Star Wars: Episode III-Revenge of the Sith
Given all the hoopla surrounding "Star Wars: Episode III -- Revenge of the Sith," is it really too much to ask, after five previous films, nearly 30 years and untold billions of dollars, that George Lucas find someone -- anyone -- to help him write dialogue at more than an eighth-grade level?
Given all the hoopla surrounding "Star Wars: Episode III -- Revenge of the Sith," is it really too much to ask, after five previous films, nearly 30 years and untold billions of dollars, that George Lucas find someone -- anyone -- to help him write dialogue at more than an eighth-grade level? In this film, "dialogue" often consists of characters simply describing what they're doing, just in case the audience is in the throes of an epileptic seizure caused by the rapid-fire special-effects shots and too disoriented to follow the action. Examples: "Time to abandon ship!" while abandoning ship, "Kill him!" while helping to kill someone, and a "NOOOO!" moment that warps toward Simpsons parody.
Here's proof that Lucas may be one of the most successful bad writers in history. Ask yourself: What was the most memorable line in the entire "Star Wars" series? If you can even think of one, good for you, but if you think hard, the answer is obvious (and it wasn't Jake Lloyd's "Yippee!" from Episode I). It occurs in "The Empire Strikes Back." Han Solo is about to be frozen and shipped to Jabba the Hutt as Princess Leia looks on in horror. "I love you," she tells him. Han looks at her and responds: "I know." Well, that line was improvised by Harrison Ford. Lucas didn't write it. If Lucas had insisted on it being performed as written, it would have been something like: "I love you too, my darling. I'm getting frozen now!"
Lines in "Revenge of the Sith" are more typical of the Lucas oeuvre, such as when Anakin (Hayden Christensen) and Padme (Natalie Portman) play a few rounds of "I love you more; no, I love you more" until the audience is praying for the return of Jar Jar Binks. Their love is central to the arc of the entire series, and is the key pivot point that tips the entire known galaxy to the dark side, yet the chemistry is so tepid that it could have been heightened by a couple of Padme and Anakin finger puppets (undoubtedly coming soon to a Burger King near you).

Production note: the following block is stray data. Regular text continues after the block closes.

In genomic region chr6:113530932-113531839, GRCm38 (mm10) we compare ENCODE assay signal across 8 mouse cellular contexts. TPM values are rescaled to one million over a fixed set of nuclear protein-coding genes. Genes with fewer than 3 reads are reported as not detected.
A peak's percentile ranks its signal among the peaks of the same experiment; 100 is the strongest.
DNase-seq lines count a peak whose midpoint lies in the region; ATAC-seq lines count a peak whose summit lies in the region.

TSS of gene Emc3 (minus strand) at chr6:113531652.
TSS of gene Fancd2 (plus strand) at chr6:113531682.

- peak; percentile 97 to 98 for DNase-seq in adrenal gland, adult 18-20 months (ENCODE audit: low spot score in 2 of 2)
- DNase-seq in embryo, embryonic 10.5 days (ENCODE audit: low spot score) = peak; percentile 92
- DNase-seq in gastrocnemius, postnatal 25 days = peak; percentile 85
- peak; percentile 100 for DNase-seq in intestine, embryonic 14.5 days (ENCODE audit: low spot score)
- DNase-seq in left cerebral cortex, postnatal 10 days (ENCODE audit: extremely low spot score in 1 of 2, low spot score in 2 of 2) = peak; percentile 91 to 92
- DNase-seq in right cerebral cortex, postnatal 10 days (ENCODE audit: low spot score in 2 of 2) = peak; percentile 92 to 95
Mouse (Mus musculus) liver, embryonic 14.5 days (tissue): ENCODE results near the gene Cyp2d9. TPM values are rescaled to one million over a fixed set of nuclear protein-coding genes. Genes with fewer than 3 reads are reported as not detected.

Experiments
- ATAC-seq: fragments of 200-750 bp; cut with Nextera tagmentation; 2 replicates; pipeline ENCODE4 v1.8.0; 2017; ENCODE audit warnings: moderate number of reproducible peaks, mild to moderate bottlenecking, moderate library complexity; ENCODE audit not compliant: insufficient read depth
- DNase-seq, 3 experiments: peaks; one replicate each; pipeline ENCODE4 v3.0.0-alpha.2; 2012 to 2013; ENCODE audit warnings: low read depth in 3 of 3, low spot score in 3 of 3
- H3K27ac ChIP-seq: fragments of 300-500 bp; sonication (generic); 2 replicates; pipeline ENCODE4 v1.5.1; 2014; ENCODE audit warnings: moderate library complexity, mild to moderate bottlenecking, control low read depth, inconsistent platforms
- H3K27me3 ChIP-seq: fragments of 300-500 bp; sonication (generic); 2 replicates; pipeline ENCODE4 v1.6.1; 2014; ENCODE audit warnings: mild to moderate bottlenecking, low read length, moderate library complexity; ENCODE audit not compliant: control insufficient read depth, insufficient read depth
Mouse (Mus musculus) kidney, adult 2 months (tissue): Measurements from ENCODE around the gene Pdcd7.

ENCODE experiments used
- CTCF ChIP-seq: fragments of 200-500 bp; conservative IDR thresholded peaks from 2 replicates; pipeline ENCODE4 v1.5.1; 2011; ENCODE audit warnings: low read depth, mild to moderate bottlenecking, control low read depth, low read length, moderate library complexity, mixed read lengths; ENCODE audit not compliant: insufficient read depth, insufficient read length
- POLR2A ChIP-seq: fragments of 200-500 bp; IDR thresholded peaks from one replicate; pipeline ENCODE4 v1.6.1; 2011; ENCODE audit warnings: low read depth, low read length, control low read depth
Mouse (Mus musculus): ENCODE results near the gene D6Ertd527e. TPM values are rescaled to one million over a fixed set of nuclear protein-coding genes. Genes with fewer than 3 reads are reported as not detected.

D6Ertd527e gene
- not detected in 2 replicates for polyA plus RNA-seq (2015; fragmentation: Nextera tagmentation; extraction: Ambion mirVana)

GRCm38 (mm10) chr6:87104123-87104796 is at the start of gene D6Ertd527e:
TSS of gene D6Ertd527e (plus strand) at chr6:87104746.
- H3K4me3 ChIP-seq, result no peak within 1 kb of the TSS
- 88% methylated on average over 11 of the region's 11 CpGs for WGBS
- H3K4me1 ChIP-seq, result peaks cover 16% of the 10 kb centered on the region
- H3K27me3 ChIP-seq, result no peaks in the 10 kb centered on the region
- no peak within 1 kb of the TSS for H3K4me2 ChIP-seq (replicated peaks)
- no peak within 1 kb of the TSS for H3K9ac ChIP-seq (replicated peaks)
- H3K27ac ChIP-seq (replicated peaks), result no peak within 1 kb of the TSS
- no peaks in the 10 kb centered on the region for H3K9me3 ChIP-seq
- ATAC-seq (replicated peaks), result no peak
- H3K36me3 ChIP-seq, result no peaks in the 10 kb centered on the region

As we've been warned about a billion times now, this film's a bit darker than the rest of the series. A Swiftboat Veterans for Truth press conference has less fragging, and at one point early in the film, R2D2 craps himself. We follow Anakin's journey as he's ultimately forced to choose one of two paths: Obi-Wan Kenobi (Ewan McGregor) and the path of the Jedi, or Chancellor Palpatine (Ian McDiarmid) and the path of the dark side. Ultimately, he chooses the dark side because it has a better health care plan. All this plays out against a political backdrop with so many eerie similarities to our own that I thought at one point Palpatine was going to invite Anakin out for freedom fries.
If George Lucas has a filmmaking philosophy, it goes something like this: drama + special effects = more drama. By this point in the series, however, audiences have pretty much seen it all, and the only way Lucas could get anyone's attention would be to crash the nitroglycerine planet directly into the enriched uranium planet. Instead, he ups the ante by showing all the effects on screen at once, distributed so evenly that it's impossible to follow the action. The effects also spill over into places where they simply don't belong, such as when Padme finally gives birth to Luke and Leia while a robot midwife hovers in the middle of the scene making some ridiculously distracting "oompah" noise. Come to think of it, "robot midwife" is an apt metaphor for the creative process that gave birth to this entire series of misguided prequels in the first place. To say that "Revenge of the Sith" is disappointing, given that some of us have invested almost 30 years of our lives in this franchise, is like saying that Catholics were a little sad when the Pope died.
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